shouting hallelujah

She wished to say something very sensible but knew not how.

15 Dec 400 Easy Steps to Snowshoeing Alone with a Toddler and a Bouncy Dog
Assemble baby layers, pictured above. Layer baby as he wriggles away. You may photograph (as above), but do not video record. (There is too much muttered profanity.)
Begin to bundle self. Add Ergo around waist for optimal tripping. Accept all that is missing — baby mittens, your own gaiters, your husband, who has abandoned you to go ice climbing. Try to decide when is the best time to add the chaos of the bouncy dog. (Answer: Never.)
Release dog from crate, leash her up, put her outside for safekeeping. Enjoy the chorus of outraged barks.
Gather gloves, boots, snowshoes, phone — and, oh yes, toddler. Stagger outside.
Remember husband is usually the one to put on your snowshoes for you. Now struggle to remember how to fasten them while baby hangs suspended from your Ergo, protesting, and dog barks.
You’re off! This is great! Look, nature! Look, serene, snowy vistas!
Realize you are a bit overheated. And maybe should have had more lunch. Stuff baby’s fingers back into snowsuit cuffs. Bemoan again missing baby mittens.
Fix dog’s collar, which she’s slipped. (Try not to yell too much about it.) Stagger on. Think about lunch. Worry about the baby’s fingers.
Finally, pause for a breather beside the pond. Teach the baby how to shake tree branches. Show him how fun it is to eat a little snow. Stop to acknowledge that it really is hushed, and beautiful, and worth the wheezing anxiety.
Return home for naptime. Realize you are one toddler snow boot short. Begin planning post-naptime rescue mission, repeating steps 1-9.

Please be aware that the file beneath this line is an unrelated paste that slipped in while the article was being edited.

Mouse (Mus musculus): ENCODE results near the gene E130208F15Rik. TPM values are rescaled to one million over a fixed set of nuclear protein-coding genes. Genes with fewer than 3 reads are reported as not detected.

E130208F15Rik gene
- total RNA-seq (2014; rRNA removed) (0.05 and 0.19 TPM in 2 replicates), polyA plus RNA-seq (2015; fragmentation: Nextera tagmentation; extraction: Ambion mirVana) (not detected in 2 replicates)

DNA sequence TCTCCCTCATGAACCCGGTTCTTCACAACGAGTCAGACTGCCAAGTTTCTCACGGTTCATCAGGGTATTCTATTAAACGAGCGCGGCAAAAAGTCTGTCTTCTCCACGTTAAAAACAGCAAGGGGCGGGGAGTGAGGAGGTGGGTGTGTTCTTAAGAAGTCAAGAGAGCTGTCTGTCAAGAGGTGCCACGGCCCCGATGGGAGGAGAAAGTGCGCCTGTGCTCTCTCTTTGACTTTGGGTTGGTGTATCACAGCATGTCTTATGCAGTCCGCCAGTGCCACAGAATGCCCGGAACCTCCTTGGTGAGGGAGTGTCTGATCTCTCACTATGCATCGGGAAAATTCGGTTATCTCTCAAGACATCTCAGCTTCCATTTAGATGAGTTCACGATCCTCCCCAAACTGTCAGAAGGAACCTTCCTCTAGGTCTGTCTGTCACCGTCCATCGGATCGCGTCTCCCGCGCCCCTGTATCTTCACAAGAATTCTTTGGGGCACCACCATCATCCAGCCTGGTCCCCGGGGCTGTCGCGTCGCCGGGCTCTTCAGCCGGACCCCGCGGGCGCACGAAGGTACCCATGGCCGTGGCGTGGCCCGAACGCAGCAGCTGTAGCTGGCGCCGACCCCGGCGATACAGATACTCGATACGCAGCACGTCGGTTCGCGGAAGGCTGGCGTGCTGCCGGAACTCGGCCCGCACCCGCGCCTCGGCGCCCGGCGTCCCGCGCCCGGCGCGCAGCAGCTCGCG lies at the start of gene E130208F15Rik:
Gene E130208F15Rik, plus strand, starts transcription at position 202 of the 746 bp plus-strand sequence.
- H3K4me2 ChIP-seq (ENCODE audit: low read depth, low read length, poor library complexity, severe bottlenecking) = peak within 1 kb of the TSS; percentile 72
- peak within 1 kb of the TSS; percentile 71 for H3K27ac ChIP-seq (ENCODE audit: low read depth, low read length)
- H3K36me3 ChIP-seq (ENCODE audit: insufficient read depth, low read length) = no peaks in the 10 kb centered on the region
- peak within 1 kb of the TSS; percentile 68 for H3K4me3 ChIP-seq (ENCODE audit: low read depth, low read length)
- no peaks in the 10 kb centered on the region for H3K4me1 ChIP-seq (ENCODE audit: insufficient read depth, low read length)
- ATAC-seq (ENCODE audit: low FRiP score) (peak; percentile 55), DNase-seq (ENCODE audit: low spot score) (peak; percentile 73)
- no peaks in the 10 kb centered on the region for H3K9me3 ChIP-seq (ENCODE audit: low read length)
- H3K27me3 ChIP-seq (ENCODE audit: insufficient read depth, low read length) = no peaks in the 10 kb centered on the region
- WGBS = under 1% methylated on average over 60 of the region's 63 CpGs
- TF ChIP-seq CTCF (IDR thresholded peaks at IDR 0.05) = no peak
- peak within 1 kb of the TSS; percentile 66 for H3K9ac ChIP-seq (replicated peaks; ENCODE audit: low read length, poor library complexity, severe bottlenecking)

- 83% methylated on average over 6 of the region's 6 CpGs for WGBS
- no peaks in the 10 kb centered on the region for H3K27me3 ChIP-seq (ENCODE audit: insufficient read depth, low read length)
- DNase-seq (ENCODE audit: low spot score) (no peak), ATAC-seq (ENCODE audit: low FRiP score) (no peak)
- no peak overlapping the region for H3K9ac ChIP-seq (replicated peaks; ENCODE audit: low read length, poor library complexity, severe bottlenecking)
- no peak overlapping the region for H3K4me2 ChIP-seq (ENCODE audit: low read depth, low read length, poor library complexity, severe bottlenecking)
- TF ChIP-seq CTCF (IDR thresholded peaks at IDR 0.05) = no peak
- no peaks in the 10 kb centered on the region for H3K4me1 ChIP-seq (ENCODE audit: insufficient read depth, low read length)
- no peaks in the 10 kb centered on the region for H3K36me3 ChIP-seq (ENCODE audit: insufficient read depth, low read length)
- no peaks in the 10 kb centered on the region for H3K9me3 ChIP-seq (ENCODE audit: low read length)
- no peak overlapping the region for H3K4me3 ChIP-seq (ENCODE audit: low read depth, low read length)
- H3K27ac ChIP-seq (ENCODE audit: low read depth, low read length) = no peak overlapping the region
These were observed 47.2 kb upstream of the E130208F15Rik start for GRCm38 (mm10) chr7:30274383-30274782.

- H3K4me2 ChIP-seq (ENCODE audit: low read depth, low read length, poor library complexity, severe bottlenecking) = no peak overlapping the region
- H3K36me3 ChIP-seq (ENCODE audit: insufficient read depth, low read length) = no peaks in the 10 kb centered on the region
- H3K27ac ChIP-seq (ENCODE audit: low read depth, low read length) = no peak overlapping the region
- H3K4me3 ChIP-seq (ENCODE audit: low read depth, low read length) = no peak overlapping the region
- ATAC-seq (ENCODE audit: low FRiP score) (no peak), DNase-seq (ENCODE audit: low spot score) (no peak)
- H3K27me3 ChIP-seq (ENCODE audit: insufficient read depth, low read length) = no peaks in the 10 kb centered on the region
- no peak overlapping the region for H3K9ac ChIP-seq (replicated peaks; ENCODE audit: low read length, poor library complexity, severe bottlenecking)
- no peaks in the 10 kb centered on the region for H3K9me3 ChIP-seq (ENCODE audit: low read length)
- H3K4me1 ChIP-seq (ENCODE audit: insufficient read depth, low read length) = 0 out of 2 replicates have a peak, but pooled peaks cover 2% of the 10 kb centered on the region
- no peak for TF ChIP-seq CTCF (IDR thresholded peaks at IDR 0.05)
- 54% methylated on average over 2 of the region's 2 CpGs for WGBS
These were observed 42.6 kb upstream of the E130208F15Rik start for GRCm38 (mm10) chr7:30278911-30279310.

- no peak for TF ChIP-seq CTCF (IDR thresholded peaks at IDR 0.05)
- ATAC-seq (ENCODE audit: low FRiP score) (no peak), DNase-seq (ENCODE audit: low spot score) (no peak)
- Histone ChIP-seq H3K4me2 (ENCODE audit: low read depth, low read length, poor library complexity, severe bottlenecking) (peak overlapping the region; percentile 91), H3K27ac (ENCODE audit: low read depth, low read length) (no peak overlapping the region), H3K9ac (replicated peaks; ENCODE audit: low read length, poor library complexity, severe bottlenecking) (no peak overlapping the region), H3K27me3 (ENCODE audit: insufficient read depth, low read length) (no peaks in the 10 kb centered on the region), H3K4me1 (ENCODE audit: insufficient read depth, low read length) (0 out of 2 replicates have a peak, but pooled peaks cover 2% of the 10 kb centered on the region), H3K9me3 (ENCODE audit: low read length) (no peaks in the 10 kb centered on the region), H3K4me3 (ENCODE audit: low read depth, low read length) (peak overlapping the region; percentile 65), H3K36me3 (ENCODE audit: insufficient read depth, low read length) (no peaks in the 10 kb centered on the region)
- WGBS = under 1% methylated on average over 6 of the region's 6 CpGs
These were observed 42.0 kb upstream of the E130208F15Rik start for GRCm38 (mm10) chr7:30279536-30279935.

400 Easy Steps to Snowshoeing Alone with a Toddler and a Bouncy Dog

  1. Assemble baby layers, pictured above. Layer baby as he wriggles away. You may photograph (as above), but do not video record. (There is too much muttered profanity.)
  2. Begin to bundle self. Add Ergo around waist for optimal tripping. Accept all that is missing — baby mittens, your own gaiters, your husband, who has abandoned you to go ice climbing. Try to decide when is the best time to add the chaos of the bouncy dog. (Answer: Never.)
  3. Release dog from crate, leash her up, put her outside for safekeeping. Enjoy the chorus of outraged barks.
  4. Gather gloves, boots, snowshoes, phone — and, oh yes, toddler. Stagger outside.
  5. Remember husband is usually the one to put on your snowshoes for you. Now struggle to remember how to fasten them while baby hangs suspended from your Ergo, protesting, and dog barks.
  6. You’re off! This is great! Look, nature! Look, serene, snowy vistas!
  7. Realize you are a bit overheated. And maybe should have had more lunch. Stuff baby’s fingers back into snowsuit cuffs. Bemoan again missing baby mittens.
  8. Fix dog’s collar, which she’s slipped. (Try not to yell too much about it.) Stagger on. Think about lunch. Worry about the baby’s fingers.
  9. Finally, pause for a breather beside the pond. Teach the baby how to shake tree branches. Show him how fun it is to eat a little snow. Stop to acknowledge that it really is hushed, and beautiful, and worth the wheezing anxiety.
  10. Return home for naptime. Realize you are one toddler snow boot short. Begin planning post-naptime rescue mission, repeating steps 1-9.

  1. katherine posted this